When it comes to experiencing something that truly changes the game, you cannot go past what Kapama Private Game Reserve offers.
Rhino poaching in South Africa is sadly still a thriving business and if it continues at this rate, the species may be extinct within 10 to 20 years. But with an increase in conservation efforts across the country, there is hope.
Different nature reserves across the country have put in place various ways to help curb the poaching of these beautiful creatures including strict patrols and dehorning - however, Kapama do things a little differently.
At Kapama they implement rhino notching. Rhino notching involves placing a microchip into the horn so it can be tracked, and if poaching occurs, can help apprehend the offender as the microchip makes it identifiable in terms of what area it came from.
Guests who stay at Kapama get the opportunity to gain an insight into this process and join the team as they tranquilise and notch a rhino that hasn't been done yet.
The Kapama team searching for un-notched rhinos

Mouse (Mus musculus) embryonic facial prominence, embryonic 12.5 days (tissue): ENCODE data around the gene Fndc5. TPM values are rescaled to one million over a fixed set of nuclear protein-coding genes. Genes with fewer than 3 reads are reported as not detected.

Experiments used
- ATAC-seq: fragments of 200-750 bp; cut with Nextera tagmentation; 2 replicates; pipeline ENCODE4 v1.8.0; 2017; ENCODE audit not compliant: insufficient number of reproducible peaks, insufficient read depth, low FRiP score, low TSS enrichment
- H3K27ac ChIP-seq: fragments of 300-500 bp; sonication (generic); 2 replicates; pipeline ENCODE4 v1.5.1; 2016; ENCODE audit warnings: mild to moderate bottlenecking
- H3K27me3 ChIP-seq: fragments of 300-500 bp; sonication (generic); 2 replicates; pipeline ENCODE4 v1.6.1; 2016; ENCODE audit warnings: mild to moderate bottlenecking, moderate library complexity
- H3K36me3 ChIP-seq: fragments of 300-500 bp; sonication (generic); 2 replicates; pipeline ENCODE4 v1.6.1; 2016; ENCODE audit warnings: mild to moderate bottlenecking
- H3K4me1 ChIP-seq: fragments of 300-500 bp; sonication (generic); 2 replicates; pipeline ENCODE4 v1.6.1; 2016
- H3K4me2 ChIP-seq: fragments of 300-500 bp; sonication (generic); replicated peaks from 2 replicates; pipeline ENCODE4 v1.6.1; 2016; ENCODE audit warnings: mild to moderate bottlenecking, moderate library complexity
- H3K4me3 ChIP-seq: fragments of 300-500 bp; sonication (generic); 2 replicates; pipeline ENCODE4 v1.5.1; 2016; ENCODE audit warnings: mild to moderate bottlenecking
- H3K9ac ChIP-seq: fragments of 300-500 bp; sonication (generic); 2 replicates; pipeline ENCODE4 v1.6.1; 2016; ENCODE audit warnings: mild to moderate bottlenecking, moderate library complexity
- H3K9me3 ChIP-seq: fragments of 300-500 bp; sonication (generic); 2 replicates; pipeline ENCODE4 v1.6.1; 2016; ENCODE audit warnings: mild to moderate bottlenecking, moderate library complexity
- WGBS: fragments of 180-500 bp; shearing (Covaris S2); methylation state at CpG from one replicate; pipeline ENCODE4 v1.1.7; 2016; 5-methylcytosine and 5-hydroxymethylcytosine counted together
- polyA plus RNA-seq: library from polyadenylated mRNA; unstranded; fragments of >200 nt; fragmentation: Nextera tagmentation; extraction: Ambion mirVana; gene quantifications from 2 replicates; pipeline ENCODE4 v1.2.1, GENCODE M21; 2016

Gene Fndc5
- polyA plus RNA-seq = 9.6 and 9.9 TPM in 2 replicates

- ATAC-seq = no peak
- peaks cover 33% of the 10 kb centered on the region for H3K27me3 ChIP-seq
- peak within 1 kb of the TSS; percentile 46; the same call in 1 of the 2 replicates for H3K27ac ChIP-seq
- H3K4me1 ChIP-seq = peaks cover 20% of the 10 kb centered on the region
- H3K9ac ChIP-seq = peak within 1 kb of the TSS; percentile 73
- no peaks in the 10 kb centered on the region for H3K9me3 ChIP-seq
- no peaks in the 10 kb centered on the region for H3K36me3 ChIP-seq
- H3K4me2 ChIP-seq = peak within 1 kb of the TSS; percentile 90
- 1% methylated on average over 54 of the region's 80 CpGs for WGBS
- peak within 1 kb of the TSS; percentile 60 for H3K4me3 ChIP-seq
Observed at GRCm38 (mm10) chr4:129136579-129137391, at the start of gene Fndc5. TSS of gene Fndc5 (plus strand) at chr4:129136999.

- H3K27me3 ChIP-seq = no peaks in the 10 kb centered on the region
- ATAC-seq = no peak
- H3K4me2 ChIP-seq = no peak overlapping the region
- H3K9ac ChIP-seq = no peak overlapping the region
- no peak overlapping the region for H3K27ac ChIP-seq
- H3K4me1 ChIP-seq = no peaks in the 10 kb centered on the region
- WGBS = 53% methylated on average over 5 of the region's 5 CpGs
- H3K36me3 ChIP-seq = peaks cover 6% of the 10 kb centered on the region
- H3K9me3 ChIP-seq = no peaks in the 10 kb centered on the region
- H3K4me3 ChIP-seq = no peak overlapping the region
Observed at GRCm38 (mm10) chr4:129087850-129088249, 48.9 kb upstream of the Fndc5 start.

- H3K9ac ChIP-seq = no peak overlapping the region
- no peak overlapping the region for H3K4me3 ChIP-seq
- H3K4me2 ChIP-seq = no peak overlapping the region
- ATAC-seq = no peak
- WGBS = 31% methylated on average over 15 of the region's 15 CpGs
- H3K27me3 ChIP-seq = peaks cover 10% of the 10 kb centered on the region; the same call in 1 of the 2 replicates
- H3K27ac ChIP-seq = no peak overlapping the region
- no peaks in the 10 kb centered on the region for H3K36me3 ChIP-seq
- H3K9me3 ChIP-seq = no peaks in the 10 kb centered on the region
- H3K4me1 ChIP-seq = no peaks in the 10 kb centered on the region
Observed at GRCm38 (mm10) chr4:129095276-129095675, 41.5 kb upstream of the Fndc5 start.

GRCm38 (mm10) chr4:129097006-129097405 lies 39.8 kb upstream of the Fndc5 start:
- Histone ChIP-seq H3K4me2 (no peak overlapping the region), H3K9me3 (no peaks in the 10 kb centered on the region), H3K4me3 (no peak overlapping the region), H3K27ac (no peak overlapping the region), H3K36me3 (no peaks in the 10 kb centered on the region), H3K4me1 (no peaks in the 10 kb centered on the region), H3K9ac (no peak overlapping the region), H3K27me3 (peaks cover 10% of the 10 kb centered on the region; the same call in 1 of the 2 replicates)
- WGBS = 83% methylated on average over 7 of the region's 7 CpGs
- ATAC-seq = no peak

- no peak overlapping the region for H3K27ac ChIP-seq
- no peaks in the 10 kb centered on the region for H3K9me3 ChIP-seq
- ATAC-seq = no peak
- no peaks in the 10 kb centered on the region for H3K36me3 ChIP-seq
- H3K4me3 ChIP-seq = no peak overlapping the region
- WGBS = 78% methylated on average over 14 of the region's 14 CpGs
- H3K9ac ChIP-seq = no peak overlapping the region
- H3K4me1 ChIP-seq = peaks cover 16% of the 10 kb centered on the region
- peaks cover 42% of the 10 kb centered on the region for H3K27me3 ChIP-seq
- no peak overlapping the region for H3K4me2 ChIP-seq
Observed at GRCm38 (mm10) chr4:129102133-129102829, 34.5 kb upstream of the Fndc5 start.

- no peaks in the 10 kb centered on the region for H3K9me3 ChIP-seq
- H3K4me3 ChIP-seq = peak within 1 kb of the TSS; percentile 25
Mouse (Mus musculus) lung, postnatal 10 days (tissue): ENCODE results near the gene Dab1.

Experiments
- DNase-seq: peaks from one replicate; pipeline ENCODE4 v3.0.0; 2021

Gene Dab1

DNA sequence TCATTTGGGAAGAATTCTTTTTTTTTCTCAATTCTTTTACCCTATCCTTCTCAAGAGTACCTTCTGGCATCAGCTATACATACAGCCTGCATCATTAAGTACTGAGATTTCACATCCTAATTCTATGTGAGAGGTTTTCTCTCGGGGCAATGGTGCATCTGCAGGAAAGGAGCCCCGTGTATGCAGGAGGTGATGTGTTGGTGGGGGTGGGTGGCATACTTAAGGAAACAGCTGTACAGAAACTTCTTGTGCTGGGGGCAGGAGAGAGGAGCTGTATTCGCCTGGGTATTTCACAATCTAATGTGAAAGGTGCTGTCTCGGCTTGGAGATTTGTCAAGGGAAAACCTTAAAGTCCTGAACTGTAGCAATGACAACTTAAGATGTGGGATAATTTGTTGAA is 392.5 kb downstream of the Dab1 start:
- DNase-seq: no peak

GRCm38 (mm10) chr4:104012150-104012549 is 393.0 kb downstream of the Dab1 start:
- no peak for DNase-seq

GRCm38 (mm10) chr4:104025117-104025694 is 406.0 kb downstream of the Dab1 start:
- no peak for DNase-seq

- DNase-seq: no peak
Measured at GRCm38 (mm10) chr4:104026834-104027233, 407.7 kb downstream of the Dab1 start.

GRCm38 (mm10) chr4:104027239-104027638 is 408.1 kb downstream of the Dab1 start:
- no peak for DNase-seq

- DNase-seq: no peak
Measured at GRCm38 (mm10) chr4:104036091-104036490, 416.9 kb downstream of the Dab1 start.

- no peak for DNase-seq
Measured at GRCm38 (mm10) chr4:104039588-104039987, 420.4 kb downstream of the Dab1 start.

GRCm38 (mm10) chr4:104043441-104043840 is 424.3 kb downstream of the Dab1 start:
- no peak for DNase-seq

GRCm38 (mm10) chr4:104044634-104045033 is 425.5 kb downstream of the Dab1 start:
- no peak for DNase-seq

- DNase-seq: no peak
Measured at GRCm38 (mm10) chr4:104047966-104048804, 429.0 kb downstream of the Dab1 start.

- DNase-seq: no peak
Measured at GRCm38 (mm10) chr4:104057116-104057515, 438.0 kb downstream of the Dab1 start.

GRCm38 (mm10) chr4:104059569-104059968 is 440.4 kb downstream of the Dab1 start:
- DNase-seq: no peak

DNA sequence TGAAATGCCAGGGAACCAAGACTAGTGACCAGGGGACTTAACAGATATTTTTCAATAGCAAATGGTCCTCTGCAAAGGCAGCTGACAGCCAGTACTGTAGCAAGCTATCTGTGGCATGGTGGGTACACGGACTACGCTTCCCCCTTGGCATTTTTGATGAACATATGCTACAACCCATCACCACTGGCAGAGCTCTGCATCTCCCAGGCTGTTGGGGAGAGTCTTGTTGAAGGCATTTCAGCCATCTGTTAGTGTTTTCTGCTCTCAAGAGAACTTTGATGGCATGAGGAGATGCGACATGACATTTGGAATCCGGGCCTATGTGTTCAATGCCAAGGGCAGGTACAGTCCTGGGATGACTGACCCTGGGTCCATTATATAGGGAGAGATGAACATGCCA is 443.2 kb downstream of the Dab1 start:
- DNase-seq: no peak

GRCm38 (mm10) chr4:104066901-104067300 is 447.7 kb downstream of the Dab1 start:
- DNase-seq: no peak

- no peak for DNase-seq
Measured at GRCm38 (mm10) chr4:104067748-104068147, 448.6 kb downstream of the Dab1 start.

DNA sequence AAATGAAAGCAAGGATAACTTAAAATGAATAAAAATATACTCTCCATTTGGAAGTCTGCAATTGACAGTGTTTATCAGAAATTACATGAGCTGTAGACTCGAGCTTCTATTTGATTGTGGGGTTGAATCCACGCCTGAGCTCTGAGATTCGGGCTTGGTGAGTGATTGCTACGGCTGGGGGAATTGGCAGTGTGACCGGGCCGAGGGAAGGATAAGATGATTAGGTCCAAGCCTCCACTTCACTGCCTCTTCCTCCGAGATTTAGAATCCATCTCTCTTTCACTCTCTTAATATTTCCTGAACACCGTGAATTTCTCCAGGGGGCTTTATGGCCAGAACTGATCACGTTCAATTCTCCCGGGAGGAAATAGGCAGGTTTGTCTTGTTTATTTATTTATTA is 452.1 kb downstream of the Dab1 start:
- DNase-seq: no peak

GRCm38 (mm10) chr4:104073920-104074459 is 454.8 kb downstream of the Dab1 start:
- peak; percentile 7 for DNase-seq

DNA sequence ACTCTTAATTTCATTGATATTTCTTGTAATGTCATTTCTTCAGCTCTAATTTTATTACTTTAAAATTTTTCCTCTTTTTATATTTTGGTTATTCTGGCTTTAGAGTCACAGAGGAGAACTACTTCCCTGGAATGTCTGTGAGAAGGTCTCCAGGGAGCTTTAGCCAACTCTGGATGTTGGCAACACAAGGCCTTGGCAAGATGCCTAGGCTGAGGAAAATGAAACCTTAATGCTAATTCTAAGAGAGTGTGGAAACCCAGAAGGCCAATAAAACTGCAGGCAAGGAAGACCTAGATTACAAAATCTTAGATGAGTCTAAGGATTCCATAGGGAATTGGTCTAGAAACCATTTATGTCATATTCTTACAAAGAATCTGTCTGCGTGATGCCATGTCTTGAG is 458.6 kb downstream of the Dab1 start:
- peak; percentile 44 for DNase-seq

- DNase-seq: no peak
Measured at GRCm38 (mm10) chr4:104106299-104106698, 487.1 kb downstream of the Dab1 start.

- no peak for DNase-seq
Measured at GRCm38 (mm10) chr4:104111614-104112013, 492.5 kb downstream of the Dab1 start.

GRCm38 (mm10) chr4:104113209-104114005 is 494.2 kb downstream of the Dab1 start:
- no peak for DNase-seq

The rhino notching day starts early to avoid the heat of the sun so the rhinos don't burn up once the process starts.
The team consists of various rangers to assist, the veterinarian, Dr Peter Rogers, and his assistant Janelle. Dr Rogers watches from a helicopter until an un-notched rhino is spotted and once in his sights, he shoots it with a tranquilising dart and it's game on.
The rhino takes a few minutes before it falls and as soon as that happens everyone, including you, springs into action. Firstly, the rhino has to be laying on it's side with it's legs clear of it's body. If the rhino, which is pretty heavy to say the least, lays on it's leg for too long it can result in injury. So, if needed, you'll have to help the team push the rhino over - which is no easy feat!
Adding to the pressure is the fact that you can't keep the rhino under anaesthetic safely for too long - everyone springs into action. Blindfold placed, eye drops applied, a hair taken from the tail, ear notched to signify it's been chipped, tranquiliser dart wound tended to and of course the chip inserted into the horn.
The entire process is done within minutes and everyone scatters back to the vehicles while the blindfold is removed and the rhino is a bit disoriented for awhile.
The whole experience is extremely unique, not only because you get to be in such close proximity with a 1500kg animal, but also because you're taking part in an important step to conserving the species.